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Unusual earthquake gave Japan tsunami extra punch, Stanford scientists say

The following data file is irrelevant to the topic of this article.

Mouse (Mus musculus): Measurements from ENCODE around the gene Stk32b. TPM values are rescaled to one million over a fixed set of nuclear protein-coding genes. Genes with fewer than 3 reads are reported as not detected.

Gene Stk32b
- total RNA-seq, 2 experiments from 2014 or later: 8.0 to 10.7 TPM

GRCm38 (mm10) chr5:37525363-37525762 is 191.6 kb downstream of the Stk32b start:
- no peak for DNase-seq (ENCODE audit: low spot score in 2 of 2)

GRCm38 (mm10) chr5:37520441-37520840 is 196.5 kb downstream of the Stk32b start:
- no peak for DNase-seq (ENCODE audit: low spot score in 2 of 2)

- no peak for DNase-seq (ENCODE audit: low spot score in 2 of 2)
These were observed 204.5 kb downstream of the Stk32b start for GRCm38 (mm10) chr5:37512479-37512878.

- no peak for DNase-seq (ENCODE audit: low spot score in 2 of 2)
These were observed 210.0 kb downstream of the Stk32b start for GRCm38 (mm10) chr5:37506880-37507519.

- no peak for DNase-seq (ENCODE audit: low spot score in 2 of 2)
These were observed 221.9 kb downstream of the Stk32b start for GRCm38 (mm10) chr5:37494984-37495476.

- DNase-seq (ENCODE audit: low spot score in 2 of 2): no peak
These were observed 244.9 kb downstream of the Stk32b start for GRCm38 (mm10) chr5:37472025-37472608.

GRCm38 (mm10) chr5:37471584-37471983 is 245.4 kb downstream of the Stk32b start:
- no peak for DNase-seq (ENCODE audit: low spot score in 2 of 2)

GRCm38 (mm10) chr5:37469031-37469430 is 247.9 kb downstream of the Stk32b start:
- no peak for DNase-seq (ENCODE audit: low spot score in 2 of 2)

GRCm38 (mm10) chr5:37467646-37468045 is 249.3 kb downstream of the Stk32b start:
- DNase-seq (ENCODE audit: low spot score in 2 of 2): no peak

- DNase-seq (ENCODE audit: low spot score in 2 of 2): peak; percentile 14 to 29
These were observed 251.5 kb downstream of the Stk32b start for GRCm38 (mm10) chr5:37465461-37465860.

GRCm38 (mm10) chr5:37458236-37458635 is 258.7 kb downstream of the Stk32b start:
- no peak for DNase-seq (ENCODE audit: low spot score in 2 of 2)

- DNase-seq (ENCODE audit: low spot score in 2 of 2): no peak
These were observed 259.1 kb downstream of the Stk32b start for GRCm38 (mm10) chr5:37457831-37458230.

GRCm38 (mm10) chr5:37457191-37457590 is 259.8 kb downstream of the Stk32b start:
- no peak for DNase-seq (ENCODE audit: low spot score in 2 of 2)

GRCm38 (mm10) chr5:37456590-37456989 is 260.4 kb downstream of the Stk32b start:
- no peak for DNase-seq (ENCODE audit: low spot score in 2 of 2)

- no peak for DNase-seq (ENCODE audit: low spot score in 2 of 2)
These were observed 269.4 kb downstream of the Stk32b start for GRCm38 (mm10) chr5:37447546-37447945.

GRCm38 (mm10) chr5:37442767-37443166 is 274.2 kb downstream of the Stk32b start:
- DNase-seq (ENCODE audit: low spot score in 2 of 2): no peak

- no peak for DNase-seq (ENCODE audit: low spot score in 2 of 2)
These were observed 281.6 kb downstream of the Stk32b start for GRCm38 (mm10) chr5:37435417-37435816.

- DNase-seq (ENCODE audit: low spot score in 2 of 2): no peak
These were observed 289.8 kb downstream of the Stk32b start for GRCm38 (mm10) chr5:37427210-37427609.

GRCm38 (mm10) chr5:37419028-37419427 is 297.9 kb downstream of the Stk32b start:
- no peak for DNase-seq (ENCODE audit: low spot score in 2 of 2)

The earthquake and tsunami that hit Japan on March 11 were generated on a fault that didn't rupture in the usual fashion, according to a study by researchers at Stanford University and the University of Tokyo. The rupture initially shot westward, then slowed markedly in that direction while the fault began rupturing rapidly eastward. The "flip-flop" fault motion first shook Honshu violently, then deformed seafloor sediments on the fault plane with such force that they triggered the huge tsunami. What researchers don't know is what the odds are that comparable faults could behave in a similar fashion.